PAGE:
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Journal Article

White Researcher‑Black Subjects: Exploring the Challenges of Researching the Marginalised and 'Invisible'  pp77-84

Gisela Schulte Agyeman

© Sep 2008 Volume 6 Issue 1, ECRM 2008, Editor: Ann Brown, pp1 - 94

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Abstract

How to access the life world of the Other without mis‑representing it, has long been a concern in a number of research traditions, including disability, feminist and black research traditions. Feminist debates have addressed issues such as whether researchers can only speak on behalf of their own social groups or whether there is legitimacy in speaking on behalf of the Other. Justification for this often arises from the fact that dis‑empowered groups may not have access to a public forum where they can be heard, so that social researchers see their role as 'giving a voice' to those who would otherwise not be heard. By contrast, other researchers see commonalities with their respondents as a particular strength. The paper focuses on theoretical perspectives which provided the framework in a study of the lived experiences and expressed views of second‑generation female young people of African and Caribbean heritage in predominantly white community and school settings. It examines some of the theoretical as well as personal considerations of a white female researcher and educational practitioner whose personal position and interests had to be negotiated within the research process. The paper highlights some of the difficulties, dilemmas and challenges of a white researcher attempting to access the lived realities of ethnic minority children whose lives are 'invisible' in dominant discourses. Drawing on theoretical perspectives from the feminist, black and disability literature, the paper explores the implications for researching 'sensitive' topics in organisational contexts from the perspective of an outsider 'looking in' and argues for a conscious 'positioning' of the researcher who may or may not be part of the lifeworld of individuals or groups being researched.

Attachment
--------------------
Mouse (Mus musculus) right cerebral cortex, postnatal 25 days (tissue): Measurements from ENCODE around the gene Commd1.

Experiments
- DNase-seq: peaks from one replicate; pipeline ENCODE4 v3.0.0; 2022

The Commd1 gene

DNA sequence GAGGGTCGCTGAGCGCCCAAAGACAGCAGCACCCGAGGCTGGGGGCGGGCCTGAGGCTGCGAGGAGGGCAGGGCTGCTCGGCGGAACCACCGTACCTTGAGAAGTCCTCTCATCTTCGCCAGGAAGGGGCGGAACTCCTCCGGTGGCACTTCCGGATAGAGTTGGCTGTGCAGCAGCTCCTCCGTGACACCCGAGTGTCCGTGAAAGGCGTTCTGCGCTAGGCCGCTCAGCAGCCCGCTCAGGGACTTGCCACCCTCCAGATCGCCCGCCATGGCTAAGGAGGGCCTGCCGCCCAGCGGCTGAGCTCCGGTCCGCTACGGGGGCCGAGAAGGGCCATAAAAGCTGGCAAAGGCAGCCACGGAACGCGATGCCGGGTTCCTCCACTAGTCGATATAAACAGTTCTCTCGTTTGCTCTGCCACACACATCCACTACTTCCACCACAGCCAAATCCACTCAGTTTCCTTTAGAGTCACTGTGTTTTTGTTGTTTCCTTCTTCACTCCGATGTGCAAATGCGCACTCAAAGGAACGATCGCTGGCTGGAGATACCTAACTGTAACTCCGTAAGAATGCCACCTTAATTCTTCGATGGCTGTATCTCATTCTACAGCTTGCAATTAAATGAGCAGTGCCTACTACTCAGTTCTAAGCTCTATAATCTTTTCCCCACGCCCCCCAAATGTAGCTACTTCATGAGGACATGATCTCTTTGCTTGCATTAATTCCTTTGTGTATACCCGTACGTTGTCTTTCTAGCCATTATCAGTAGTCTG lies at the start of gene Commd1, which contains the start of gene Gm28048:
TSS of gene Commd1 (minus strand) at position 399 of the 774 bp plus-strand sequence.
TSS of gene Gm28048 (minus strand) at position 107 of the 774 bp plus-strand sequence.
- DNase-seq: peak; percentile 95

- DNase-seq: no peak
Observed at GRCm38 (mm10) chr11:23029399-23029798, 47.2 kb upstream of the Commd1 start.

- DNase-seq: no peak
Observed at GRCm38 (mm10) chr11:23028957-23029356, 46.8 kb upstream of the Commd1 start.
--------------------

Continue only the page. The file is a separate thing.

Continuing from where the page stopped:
Keywords: Lifeworld, marginalised individuals, 'invisible', dominant discourses, black white perspectives

 

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